Are DIY Chefs Biting Off More Than They Can Chew?
Five local foodies convene on kitchen DIY
By Melanie Haupt,
10:36AM, Sun. Mar. 9, 2014
In the case of this panel, so many cooks absolutely didn't spoil the broth.
A very late addition to the SXSW Interactive programming, "DIY: The New Culinary Movement" was part of the newly formed Food track. Moderated by Meghan McCarron, editor of Eater Austin, the panel consisted of Ned Elliott of Foreign & Domestic, Paul Qui of East Side King and Qui, and Rene Ortiz and Laura Sawicki of Fresa’s and the forthcoming Launderette and Angry Bear restaurants. What follows are the high points of the rain-drenched but very interesting and high-spirited conversation.
McCarron: You’ve all gained national acclaim for your work in the culinary world, and you’re on the front lines of what is new and exciting. People admire chefs because they are making things. At the same time, DIY emerged from the Seventies punk scene and is largely about rejecting mass production. It informs tech, music, art. How does this aesthetic apply to culinary? What comes to mind when you think of DIY and food?
Qui: For me, it was the freedom to fail and create from that failure.
Sawicki: We already know how to cook, so the DIY was learning how to run a business and creating a restaurant culture that’s our own. It’s all trial and error and learning from our peers.
Qui: I had to learn about plumbing and permitting and learning what I can get away with and what can wait.
Sawicki: We’re here to teach; we can teach staff how to cook, but also to be chef-individuals.
McCarron: Are you saying that at this point, back-of-the-house people need to have front-of-house experience?
Qui: Yes, at this point that’s part of the expectation.
Ortiz: It depends on the culture of the restaurant. Front of house and back of house is a collective culture. They should work together in a way that’s like a family.
Sawicki: We like to invite management to come into the kitchen to work a station so they know exactly what’s involved.
McCarron: Let’s talk about funding. Crowdfunding through platforms like Kickstarter seems to be the next level of DIY. What are your thoughts on that?
Elliott: Jonathon Sawyer [of Greenhouse Tavern in Cleveland] did a Kickstarter to secure loans because banks still see restaurants as a risky investment. I financed Foreign & Domestic through family and credit cards.
Ortiz: Crowdfunding is cheaper and friendlier money, especially with the rewards like T-shirts and koozies.
Sawicki: It’s great for the community. People want to give you their money!
McCarron: Another way restaurants seem to be embracing DIY is through things like making their own vinegars.
Qui: But it’s got to taste as good or better as the best vinegar you can get.
Ortiz: It has to be better than what you can buy. You can make bacalao in house, but I’d rather get it from Galicia, where they have a whole culture and expertise in making bacalao. You can’t compare your work to what they do. You have to respect the ingredients.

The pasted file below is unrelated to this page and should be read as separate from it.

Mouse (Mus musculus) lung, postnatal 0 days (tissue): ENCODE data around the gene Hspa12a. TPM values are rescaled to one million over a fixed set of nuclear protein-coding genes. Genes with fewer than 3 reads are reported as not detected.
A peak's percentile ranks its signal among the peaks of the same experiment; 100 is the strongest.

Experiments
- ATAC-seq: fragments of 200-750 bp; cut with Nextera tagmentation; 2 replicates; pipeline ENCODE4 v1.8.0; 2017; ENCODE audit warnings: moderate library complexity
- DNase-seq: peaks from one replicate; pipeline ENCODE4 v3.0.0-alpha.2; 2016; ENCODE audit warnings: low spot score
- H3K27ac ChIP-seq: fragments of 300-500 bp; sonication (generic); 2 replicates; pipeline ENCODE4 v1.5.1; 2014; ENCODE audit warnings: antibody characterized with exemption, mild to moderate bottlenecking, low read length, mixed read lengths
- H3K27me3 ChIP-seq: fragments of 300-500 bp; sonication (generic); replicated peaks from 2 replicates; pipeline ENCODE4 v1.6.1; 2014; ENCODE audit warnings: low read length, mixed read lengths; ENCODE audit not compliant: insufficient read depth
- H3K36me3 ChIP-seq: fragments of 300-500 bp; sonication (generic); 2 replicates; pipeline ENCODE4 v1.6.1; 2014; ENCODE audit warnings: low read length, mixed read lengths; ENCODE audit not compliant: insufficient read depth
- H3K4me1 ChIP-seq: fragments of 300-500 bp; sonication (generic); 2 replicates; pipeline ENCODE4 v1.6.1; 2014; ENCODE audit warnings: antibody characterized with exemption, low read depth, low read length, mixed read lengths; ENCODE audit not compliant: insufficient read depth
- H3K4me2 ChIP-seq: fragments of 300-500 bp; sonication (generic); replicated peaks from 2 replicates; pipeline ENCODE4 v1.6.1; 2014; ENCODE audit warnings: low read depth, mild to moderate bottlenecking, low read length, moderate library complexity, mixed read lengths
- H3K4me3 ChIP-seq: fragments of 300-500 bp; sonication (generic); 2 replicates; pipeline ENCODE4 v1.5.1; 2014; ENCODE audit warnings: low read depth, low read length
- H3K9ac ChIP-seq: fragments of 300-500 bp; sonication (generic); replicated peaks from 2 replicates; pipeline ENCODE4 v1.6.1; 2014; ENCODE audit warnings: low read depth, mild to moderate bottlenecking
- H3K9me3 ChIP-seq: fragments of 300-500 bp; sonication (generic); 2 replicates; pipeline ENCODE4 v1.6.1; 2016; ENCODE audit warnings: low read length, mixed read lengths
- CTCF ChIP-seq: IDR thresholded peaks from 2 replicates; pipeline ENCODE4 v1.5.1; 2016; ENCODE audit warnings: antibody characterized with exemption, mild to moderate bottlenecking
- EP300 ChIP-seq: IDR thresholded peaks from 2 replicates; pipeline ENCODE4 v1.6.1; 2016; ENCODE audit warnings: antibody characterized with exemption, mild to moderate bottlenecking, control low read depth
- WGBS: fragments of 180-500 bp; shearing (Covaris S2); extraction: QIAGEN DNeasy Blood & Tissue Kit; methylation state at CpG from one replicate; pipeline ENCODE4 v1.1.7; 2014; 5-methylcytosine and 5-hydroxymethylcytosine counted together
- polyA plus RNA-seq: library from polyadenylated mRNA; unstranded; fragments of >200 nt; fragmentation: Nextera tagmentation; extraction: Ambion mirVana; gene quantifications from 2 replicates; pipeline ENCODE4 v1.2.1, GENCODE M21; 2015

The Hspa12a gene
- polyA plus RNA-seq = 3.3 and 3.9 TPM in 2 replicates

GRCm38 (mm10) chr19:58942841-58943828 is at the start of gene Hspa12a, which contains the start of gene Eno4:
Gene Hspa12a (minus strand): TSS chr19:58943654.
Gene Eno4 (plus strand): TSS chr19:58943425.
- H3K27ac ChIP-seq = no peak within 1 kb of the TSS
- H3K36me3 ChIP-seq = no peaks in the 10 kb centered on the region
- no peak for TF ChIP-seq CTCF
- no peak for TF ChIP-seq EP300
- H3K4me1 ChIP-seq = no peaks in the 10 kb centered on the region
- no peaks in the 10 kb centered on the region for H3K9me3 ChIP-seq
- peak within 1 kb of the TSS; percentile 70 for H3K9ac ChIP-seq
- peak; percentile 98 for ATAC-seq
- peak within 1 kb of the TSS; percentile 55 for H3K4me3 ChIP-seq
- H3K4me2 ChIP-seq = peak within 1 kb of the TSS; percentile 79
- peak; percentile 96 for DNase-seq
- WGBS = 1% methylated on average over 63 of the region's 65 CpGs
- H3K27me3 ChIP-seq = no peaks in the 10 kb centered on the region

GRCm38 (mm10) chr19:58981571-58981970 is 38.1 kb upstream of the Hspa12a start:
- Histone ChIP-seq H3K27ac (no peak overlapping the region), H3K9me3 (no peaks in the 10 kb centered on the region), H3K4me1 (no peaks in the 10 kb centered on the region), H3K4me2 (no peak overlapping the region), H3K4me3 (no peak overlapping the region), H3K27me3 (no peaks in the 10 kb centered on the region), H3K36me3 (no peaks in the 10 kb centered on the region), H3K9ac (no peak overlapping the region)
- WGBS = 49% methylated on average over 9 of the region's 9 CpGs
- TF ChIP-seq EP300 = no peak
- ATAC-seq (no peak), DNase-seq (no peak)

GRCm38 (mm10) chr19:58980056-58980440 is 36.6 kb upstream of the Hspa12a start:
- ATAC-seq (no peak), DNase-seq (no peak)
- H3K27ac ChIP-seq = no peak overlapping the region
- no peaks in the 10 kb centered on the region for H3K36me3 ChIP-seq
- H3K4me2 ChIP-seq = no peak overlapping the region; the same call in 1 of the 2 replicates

McCarron: These days you also see chefs aggressively partnering with farmers or having their own farms.
Sawicki: The farmers belong to that same DIY culture. The restaurant industry has grown so large so quickly that the farmers are still trying to catch up.
Ortiz: Urban farms don’t have the land to keep up with the kind of demand a restaurant has. We tried to have a farmer supply all our basil and cilantro and one 50-pound order wiped her out. Customers believe in and respect it when restaurants source from local farms, but it’s also very expensive to run a restaurant like that.
Elliott: A lot of it is educating staff and guests. Like, we’re in a 10-year drought. What do you expect with those conditions? You also have to define “local.” Is it 100 miles? One hour? All of Texas? The Gulf Coast?
Qui: There’s also a backlash to it. If I put a $50 half-chicken on the menu that the farmer sold to me for $20, I’m not going to make any money off that chicken. But I will put it on the menu every once in a while to test the waters.
Ortiz: There is a lot more worth with projects that are scalable than with a vanity project. Fresa’s is scalable. Investors love scale, so the growth potential is rad.
Sawicki: A big part of it for us has been learning how to engineer something that’s fast and functional. Nobody wants to wait in their fucking car for 30 minutes. But we also want it to be slow food because that’s who we are.
Ortiz: You learn how to maximize your dollar. How do you make food that’s super rad that people can take home and it tastes delicious?
McCarron: Let’s talk about social media, especially you, Ned. You’ve organized Indie Chefs Week for two years in a row now with chefs you have relationships with via Twitter.
Elliott: There’s a tipping point. Nobody gives a crap anymore about Twitter announcements about what’s on special. [Best Chefs lists by Gourmet and Bon Appetit] are focusing on these chefs with tons of PR money. This was a way to celebrate chefs who are doing really interesting things but don’t get the same kind of exposure. And the coolest thing about Twitter is when someone in Montana starts following you because they’re interested in what you’re doing.
Qui: I’m pretty random on Twitter. I don’t have a handle on it. I use it to post experiments or make connections with people I wouldn’t normally have contact with, and to share ideas.
McCarron: Wrapping up, what are the limits of DIY?
Sawicki: I’m having to do a lot of R&D at home. It keeps me going creatively even if it doesn’t translate into the restaurant.
Ortiz: It’s the yin and yang of high- and low-end restaurants. How do you find peace at work? You have to find a way to create a peaceful environment at work, because happy food is really good. It is definitely the age of the creator.
DIY: The New Culinary MovementSaturday, March 8, Blackheart
Keep up with all our dispatches from SXSW at austinchronicle.com/sxsw.